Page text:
Against the backdrop of a presidential veto threat, the House readied a vote on an eavesdropping bill that would expand court oversight of government electronic surveillance in the United States.

The bill, which was scheduled for a vote Wednesday, allows unfettered surveillance of foreign targets but requires special authorization if the foreign targets are likely to be in contact with people inside the United States — an effort to safeguard Americans' privacy.

Critics of the bill say the authorization, commonly referred to as a "blanket warrant," will tie up intelligence agents in red tape, impeding them from conducting urgent surveillance of terrorist suspects.

The White House threatened again on Tuesday to veto the measure unless substantive changes are made.

President Bush's central objection is the bill's lack of retroactive immunity for telecommunications companies that allegedly violated wiretapping and intelligence laws by secretly providing the government access to Americans' e-mails and phone records without court orders.

House Majority Leader Rep. Steny Hoyer, D-Md., has said no immunity will be granted until the White House tells Congress exactly what the telecommunications companies did that requires legal protection. The top Republican on the Senate Judiciary Committee Sen. Arlen Specter, R-Pa., joined Tuesday with the Democrats, saying he would not support a retroactive immunity provision until Congress is informed what the companies did.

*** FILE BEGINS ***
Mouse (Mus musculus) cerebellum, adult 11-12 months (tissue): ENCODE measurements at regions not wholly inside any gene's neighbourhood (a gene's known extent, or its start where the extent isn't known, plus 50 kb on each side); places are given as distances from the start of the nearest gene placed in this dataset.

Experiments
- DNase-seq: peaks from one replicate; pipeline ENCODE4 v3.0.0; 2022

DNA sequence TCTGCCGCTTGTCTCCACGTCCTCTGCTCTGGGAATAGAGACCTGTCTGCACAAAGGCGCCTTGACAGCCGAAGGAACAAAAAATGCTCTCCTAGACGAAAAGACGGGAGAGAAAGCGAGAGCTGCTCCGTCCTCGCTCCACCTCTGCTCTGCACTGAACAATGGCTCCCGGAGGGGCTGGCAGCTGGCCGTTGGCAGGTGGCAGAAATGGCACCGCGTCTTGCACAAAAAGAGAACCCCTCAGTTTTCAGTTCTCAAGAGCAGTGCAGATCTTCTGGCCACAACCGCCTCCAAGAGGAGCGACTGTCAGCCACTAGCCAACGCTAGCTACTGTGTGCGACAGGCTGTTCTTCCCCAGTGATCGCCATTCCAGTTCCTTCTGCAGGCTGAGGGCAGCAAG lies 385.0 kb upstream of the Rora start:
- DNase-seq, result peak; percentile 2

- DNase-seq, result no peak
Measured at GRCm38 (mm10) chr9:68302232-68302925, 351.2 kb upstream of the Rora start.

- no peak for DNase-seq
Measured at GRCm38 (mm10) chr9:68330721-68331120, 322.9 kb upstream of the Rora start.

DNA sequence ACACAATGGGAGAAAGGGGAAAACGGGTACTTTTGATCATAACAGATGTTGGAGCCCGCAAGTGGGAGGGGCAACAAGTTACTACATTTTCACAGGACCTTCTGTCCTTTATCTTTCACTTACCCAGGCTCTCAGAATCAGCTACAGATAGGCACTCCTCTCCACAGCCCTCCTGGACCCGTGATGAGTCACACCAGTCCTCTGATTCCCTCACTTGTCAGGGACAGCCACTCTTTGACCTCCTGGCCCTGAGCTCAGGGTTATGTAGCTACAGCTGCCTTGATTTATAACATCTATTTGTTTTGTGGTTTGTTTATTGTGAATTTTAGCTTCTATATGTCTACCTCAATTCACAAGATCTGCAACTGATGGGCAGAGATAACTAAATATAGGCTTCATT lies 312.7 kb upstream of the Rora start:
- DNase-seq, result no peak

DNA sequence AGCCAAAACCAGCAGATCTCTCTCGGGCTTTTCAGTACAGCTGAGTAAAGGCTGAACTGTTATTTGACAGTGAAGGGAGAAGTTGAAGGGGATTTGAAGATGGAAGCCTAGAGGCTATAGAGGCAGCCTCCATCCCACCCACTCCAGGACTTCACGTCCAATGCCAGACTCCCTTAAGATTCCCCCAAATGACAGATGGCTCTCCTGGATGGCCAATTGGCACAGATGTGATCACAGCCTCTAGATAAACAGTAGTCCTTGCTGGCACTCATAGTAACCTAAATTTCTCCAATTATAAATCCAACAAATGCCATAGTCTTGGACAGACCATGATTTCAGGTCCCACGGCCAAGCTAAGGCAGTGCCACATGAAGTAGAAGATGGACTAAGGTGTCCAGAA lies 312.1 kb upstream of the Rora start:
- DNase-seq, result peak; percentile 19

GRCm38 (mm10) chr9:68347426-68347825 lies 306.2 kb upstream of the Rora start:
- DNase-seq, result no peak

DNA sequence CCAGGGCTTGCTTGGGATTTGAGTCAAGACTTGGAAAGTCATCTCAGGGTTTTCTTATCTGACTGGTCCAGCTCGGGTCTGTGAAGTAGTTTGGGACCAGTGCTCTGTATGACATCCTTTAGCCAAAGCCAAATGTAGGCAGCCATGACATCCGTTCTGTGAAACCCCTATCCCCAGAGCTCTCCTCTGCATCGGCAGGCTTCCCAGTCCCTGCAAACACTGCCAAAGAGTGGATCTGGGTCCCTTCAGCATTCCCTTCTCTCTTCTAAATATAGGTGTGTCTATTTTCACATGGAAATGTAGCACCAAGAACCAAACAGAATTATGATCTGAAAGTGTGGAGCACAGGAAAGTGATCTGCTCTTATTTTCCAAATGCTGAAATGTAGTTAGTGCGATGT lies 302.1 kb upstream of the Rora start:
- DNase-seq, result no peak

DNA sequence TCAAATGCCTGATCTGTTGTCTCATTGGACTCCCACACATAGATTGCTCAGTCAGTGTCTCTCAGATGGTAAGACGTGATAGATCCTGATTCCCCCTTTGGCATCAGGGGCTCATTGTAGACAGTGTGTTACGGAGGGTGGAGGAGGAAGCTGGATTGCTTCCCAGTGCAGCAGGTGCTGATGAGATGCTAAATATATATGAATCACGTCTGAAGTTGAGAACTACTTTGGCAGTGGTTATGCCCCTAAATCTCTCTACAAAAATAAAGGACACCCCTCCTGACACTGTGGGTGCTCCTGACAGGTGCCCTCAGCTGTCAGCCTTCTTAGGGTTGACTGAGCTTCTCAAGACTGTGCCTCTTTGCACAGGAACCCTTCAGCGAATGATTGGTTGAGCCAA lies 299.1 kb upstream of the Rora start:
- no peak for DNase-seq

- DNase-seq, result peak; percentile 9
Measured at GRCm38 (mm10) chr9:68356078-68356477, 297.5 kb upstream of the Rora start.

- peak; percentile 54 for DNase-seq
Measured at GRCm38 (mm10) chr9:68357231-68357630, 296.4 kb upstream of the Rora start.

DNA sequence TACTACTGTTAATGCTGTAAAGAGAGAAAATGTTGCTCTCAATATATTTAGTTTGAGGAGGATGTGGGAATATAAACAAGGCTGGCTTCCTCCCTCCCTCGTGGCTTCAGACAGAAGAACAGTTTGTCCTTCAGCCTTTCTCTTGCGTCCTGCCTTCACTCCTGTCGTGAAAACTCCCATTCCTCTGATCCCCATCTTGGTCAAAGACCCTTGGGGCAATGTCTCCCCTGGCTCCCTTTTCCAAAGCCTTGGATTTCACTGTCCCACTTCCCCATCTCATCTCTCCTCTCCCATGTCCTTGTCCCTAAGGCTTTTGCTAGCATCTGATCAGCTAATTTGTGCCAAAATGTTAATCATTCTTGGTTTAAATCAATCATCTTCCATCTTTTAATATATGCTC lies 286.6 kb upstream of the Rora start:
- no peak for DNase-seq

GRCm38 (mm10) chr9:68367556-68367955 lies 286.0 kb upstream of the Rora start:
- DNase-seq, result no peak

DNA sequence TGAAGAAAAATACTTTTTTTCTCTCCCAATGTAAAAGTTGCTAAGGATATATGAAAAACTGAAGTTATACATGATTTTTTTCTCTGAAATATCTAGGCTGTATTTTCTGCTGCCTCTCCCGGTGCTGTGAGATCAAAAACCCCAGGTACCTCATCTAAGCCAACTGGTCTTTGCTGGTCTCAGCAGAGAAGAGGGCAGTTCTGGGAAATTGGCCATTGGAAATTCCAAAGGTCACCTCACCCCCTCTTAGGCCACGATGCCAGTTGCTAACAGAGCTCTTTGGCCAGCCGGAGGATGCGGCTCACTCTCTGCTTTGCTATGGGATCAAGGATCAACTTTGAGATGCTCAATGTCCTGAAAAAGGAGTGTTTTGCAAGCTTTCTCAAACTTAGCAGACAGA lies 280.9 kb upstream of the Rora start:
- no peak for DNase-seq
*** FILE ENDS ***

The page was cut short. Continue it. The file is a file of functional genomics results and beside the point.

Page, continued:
Telecommunications companies face roughly 40 lawsuits in U.S. civil courts for their alleged cooperation with government surveillance of Americans without the appropriate court orders. The Bush administration warns that without immunity, if the companies are found guilty they could be bankrupted by the penalties.

The Senate's version of the surveillance bill is expected to be unveiled on Thursday. The Senate bill is not finalized but is more likely to include an immunity provision, according to a person close to the process who demanded anonymity because the measure wasn't final.

The House would explicitly allow surveillance without a court order of illegal immigrants in the United States. It also lengthens the statute of limitations on violations of the electronic surveillance law from five years to 10 years, and it allows emergency electronic surveillance to continue during an appeal if a court order is denied.

The new bill would amend the 1978 Foreign Intelligence Surveillance Act, which dictates when the government must obtain eavesdropping warrants from a secret intelligence court.

That law was last changed in August, after the administration argued technological advances had made the old law too cumbersome and created a dire gap in its intelligence collection. The updated law allowed the government to eavesdrop without a court order on communications conducted by a person reasonably believed to be outside the U.S., even if an American is on one end of the conversation — so long as that American is not the intended focus or target of the surveillance.

Civil liberties advocates and Congress' Democratic leaders have argued the new law, which expires in January, doesn't adequately protect Americans' privacy.